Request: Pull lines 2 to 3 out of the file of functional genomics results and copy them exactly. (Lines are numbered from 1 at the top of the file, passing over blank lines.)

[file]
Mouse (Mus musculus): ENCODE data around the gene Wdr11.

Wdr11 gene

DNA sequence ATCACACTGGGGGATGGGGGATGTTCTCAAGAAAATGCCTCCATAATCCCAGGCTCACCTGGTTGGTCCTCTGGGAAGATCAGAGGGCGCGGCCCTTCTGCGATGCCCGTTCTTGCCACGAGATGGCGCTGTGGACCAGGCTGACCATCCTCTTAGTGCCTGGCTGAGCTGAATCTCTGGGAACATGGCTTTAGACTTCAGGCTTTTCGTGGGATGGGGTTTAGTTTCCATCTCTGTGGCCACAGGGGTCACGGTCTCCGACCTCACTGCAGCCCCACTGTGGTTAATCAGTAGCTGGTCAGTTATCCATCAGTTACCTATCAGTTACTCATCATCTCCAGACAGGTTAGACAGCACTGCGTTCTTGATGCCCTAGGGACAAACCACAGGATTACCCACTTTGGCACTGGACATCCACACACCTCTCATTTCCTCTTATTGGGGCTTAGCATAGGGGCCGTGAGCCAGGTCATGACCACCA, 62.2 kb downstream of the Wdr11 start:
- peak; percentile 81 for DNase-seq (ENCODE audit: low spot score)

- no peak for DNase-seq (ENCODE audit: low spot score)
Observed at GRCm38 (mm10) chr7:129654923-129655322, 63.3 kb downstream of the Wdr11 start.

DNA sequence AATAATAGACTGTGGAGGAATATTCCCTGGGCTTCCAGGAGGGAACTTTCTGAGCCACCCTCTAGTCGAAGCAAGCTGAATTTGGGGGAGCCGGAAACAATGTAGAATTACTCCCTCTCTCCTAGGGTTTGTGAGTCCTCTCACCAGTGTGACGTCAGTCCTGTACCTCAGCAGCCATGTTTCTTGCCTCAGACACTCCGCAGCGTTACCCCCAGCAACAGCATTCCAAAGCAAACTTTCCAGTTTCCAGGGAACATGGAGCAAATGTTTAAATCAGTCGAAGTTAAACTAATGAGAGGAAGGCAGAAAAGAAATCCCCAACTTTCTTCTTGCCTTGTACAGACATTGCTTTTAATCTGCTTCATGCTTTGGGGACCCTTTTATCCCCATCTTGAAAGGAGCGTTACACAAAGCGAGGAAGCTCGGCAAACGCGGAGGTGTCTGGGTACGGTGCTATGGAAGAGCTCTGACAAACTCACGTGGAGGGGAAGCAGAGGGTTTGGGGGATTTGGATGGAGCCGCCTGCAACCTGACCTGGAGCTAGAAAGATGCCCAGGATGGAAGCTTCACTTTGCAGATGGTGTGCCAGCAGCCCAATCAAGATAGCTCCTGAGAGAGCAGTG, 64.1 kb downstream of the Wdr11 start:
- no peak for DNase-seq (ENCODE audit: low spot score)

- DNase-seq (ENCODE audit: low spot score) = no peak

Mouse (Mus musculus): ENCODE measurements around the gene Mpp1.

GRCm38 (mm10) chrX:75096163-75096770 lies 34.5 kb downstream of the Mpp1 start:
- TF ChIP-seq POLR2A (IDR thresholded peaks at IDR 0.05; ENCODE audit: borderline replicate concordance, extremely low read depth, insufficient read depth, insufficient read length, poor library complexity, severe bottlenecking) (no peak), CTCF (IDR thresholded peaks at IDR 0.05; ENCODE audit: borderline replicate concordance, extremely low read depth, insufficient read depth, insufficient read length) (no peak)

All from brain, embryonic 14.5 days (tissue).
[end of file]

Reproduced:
Wdr11 gene

DNA sequence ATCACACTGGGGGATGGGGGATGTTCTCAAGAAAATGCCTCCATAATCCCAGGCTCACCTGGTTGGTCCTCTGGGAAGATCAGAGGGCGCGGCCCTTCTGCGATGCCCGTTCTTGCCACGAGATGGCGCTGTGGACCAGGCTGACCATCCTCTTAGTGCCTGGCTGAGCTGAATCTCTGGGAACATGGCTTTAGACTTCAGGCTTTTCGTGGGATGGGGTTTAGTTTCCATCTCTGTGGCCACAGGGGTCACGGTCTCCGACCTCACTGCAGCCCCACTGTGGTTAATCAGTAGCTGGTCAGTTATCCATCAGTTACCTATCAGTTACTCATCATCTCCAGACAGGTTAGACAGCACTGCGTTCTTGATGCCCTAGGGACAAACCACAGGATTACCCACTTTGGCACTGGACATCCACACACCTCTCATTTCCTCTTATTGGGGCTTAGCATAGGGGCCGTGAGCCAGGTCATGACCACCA, 62.2 kb downstream of the Wdr11 start: